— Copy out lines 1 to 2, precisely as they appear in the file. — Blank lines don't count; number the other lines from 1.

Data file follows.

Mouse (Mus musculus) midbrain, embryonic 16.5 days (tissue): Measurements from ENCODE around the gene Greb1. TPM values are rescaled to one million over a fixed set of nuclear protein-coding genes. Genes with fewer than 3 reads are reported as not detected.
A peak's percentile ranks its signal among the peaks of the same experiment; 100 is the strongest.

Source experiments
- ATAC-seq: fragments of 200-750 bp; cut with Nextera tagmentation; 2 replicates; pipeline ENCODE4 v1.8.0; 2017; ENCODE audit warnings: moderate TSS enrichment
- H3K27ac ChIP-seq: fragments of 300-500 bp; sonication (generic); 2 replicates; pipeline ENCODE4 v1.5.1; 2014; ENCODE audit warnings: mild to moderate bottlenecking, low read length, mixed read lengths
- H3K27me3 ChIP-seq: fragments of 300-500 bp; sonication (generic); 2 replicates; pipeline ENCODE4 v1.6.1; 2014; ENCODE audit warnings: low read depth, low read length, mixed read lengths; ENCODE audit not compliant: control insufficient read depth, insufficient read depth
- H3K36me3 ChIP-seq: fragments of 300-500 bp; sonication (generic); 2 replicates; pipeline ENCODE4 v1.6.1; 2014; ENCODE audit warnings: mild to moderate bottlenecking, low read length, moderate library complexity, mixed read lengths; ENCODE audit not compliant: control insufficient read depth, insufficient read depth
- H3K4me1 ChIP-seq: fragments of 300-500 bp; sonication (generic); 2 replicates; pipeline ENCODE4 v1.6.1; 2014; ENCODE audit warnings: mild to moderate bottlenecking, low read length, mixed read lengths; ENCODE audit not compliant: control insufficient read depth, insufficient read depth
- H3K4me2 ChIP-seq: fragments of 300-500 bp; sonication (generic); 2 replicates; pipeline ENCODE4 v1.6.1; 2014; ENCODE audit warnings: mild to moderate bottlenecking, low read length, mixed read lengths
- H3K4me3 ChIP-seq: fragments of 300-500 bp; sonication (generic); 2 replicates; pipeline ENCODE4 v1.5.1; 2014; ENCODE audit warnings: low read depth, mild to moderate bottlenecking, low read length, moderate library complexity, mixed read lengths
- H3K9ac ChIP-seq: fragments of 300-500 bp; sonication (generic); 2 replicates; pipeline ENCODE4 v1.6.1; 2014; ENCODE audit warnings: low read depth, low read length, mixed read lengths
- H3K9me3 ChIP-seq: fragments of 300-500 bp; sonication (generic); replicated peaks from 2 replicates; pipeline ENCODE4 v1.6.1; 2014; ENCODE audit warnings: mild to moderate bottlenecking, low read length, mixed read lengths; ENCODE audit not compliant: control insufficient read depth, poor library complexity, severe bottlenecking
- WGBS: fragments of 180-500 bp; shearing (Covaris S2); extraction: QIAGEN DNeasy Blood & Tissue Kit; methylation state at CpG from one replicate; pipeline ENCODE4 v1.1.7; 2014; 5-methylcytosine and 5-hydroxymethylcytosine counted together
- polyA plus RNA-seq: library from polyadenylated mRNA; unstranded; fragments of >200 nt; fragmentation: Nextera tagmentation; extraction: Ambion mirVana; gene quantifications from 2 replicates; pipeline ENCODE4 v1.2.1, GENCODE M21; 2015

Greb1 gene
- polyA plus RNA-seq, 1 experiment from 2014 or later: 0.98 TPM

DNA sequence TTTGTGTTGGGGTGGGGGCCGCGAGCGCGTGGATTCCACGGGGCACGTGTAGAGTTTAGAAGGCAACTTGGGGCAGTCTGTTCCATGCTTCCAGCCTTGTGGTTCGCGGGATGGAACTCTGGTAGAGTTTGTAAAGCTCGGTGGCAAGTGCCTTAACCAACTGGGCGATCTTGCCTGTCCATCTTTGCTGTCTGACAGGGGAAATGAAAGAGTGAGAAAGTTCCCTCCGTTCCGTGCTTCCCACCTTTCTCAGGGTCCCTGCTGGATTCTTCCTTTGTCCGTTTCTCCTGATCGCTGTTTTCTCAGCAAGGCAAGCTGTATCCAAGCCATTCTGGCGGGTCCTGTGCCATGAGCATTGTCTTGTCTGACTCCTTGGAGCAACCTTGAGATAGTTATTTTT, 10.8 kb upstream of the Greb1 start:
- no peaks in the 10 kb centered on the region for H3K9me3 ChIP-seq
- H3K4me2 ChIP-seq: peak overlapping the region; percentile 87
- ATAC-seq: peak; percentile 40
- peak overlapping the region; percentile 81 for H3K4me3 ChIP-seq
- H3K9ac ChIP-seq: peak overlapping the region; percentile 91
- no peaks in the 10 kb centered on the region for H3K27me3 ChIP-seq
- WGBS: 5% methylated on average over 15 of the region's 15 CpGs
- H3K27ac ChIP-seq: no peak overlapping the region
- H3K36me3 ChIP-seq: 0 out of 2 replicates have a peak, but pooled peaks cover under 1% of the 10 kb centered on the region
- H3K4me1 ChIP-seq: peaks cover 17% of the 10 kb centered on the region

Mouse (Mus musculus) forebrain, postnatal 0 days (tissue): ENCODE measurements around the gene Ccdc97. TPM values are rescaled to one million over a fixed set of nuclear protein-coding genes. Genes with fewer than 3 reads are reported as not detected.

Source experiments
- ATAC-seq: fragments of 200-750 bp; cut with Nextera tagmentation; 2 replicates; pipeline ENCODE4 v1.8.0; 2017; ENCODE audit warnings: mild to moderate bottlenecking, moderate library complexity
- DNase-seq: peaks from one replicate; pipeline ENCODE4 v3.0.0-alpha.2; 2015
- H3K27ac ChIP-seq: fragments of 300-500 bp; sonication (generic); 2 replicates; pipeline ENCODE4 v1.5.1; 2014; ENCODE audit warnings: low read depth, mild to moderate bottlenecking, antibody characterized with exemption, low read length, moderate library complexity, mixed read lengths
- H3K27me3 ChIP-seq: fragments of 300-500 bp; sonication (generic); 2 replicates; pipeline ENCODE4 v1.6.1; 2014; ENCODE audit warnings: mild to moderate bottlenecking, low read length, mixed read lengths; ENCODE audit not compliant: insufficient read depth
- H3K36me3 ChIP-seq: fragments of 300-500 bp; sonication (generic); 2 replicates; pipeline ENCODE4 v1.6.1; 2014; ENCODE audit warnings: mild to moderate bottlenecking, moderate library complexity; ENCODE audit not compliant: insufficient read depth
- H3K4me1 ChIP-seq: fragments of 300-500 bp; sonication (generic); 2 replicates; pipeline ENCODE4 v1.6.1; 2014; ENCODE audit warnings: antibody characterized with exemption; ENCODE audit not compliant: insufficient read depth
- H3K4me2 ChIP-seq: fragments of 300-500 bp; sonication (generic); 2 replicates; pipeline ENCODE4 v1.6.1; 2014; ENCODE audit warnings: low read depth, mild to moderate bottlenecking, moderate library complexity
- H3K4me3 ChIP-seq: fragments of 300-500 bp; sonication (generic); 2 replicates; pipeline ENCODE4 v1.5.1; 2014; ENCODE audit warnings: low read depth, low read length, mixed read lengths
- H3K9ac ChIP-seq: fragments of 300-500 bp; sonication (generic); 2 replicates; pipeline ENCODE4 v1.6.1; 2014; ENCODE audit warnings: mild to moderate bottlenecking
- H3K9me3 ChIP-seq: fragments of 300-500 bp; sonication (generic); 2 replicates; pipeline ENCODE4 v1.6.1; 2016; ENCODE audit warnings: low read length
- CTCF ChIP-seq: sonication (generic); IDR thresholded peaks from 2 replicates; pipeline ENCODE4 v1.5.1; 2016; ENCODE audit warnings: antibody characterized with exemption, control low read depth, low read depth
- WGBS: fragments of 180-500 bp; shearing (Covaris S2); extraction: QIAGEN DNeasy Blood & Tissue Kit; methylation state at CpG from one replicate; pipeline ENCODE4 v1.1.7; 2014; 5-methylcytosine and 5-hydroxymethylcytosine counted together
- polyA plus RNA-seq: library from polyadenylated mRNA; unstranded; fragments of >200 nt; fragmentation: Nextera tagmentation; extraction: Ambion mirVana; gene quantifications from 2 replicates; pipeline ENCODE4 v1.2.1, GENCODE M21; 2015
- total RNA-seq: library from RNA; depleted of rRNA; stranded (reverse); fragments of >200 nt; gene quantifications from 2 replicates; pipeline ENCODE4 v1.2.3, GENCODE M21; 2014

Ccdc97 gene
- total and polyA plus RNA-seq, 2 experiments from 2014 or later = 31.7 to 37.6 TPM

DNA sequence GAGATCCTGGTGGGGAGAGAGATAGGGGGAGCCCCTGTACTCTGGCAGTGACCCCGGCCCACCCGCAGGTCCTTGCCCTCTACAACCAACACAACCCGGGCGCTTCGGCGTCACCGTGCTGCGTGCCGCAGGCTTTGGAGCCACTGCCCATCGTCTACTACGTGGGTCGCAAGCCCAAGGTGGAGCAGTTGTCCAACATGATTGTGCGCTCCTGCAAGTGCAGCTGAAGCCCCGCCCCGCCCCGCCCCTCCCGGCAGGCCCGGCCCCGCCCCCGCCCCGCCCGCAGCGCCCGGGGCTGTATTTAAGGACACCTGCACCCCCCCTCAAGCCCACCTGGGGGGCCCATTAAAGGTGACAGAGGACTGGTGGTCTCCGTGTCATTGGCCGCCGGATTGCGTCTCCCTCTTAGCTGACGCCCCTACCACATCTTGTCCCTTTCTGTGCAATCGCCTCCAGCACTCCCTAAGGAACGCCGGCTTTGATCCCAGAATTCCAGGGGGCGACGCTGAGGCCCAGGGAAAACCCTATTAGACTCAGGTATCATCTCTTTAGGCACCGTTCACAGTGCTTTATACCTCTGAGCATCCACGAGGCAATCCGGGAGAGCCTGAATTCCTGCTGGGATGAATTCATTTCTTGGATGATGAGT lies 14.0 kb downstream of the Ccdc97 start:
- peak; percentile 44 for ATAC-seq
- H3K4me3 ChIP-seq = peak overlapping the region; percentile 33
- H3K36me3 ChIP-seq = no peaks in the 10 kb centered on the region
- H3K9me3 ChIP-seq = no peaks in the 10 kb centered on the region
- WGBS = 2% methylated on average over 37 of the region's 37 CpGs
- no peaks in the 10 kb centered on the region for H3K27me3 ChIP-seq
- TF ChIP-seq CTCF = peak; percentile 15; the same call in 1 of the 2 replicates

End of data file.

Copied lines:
Mouse (Mus musculus) midbrain, embryonic 16.5 days (tissue): Measurements from ENCODE around the gene Greb1. TPM values are rescaled to one million over a fixed set of nuclear protein-coding genes. Genes with fewer than 3 reads are reported as not detected.
A peak's percentile ranks its signal among the peaks of the same experiment; 100 is the strongest.